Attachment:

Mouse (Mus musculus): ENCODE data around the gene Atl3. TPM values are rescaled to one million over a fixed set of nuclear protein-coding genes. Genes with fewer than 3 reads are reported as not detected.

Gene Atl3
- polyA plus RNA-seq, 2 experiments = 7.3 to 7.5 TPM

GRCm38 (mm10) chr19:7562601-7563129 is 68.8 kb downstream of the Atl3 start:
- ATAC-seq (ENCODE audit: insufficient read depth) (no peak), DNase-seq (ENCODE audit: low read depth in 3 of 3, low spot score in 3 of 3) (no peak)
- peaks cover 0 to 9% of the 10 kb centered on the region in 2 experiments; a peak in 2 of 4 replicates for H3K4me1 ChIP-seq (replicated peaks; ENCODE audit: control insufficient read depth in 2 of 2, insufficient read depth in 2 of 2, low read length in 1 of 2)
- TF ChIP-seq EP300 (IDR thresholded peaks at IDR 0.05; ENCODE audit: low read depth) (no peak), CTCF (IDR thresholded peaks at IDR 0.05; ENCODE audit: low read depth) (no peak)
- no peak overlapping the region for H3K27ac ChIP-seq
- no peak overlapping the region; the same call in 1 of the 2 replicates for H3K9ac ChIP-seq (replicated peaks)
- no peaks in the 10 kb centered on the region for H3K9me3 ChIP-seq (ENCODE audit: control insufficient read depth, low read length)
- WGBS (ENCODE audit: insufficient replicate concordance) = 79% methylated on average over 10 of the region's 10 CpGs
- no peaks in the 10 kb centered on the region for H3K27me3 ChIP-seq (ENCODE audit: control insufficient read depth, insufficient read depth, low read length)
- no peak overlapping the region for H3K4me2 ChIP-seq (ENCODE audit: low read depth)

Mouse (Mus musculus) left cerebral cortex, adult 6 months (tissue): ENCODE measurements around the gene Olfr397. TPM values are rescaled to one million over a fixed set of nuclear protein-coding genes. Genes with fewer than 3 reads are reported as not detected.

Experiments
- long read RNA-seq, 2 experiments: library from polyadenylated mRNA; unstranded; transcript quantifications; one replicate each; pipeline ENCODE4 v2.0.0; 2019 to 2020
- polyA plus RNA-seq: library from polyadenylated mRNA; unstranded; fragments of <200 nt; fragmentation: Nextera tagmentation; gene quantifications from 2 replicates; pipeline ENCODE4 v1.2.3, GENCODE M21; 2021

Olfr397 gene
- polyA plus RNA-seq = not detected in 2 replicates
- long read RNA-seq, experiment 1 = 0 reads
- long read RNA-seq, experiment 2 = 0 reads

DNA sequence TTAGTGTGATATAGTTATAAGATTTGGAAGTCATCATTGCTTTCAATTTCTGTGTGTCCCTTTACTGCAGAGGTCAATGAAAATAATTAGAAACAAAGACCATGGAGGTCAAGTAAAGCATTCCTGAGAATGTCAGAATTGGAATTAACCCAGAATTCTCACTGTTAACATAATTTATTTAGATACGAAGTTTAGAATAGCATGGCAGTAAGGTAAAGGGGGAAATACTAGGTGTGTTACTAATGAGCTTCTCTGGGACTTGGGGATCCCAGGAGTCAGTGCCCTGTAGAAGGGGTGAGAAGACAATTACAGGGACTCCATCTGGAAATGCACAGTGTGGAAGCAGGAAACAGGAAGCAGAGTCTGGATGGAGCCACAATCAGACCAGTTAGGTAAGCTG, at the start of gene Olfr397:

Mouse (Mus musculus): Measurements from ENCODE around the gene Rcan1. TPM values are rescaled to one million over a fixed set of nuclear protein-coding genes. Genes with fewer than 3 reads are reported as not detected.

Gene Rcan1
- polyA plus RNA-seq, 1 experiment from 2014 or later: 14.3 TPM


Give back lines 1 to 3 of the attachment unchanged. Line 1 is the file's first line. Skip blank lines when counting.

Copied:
Mouse (Mus musculus): ENCODE data around the gene Atl3. TPM values are rescaled to one million over a fixed set of nuclear protein-coding genes. Genes with fewer than 3 reads are reported as not detected.

Gene Atl3
- polyA plus RNA-seq, 2 experiments = 7.3 to 7.5 TPM